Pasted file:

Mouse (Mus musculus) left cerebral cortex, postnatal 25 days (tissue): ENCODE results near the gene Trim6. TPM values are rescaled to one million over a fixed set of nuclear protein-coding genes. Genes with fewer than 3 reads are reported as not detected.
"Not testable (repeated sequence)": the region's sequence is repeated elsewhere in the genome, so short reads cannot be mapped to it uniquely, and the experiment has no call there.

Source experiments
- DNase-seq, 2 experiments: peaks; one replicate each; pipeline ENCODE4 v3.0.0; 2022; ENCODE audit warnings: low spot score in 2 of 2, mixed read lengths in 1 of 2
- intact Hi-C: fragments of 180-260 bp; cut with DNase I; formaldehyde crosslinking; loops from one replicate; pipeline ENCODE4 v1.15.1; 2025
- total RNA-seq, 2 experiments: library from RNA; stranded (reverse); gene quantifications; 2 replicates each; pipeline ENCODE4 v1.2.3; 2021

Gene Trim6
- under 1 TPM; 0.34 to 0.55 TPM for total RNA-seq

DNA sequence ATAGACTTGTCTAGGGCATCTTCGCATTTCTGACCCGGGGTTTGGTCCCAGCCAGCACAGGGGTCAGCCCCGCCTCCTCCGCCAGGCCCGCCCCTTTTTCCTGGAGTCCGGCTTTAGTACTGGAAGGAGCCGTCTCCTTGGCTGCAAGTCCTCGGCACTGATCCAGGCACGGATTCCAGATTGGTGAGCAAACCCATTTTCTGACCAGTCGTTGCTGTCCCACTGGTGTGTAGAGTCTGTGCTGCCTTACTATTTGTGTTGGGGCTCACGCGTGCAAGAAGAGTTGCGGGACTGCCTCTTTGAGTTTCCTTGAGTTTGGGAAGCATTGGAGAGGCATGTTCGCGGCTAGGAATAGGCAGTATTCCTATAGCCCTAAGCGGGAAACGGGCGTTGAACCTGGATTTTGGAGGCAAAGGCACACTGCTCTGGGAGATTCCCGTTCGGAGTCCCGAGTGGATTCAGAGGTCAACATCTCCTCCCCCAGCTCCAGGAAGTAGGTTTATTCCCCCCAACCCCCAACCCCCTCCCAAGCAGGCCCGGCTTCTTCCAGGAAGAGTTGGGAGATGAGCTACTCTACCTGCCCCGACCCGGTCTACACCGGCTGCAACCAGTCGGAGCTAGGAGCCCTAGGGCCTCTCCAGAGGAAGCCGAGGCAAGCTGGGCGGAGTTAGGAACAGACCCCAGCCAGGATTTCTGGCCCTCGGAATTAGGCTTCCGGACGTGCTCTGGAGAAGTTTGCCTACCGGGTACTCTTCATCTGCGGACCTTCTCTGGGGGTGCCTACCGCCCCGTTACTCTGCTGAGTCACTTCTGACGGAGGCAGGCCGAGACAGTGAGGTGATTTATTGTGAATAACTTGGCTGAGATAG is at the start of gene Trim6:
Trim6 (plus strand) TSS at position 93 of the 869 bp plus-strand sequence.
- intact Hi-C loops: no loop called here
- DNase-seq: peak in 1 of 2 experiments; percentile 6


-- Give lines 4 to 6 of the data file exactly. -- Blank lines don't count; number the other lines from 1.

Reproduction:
- DNase-seq, 2 experiments: peaks; one replicate each; pipeline ENCODE4 v3.0.0; 2022; ENCODE audit warnings: low spot score in 2 of 2, mixed read lengths in 1 of 2
- intact Hi-C: fragments of 180-260 bp; cut with DNase I; formaldehyde crosslinking; loops from one replicate; pipeline ENCODE4 v1.15.1; 2025
- total RNA-seq, 2 experiments: library from RNA; stranded (reverse); gene quantifications; 2 replicates each; pipeline ENCODE4 v1.2.3; 2021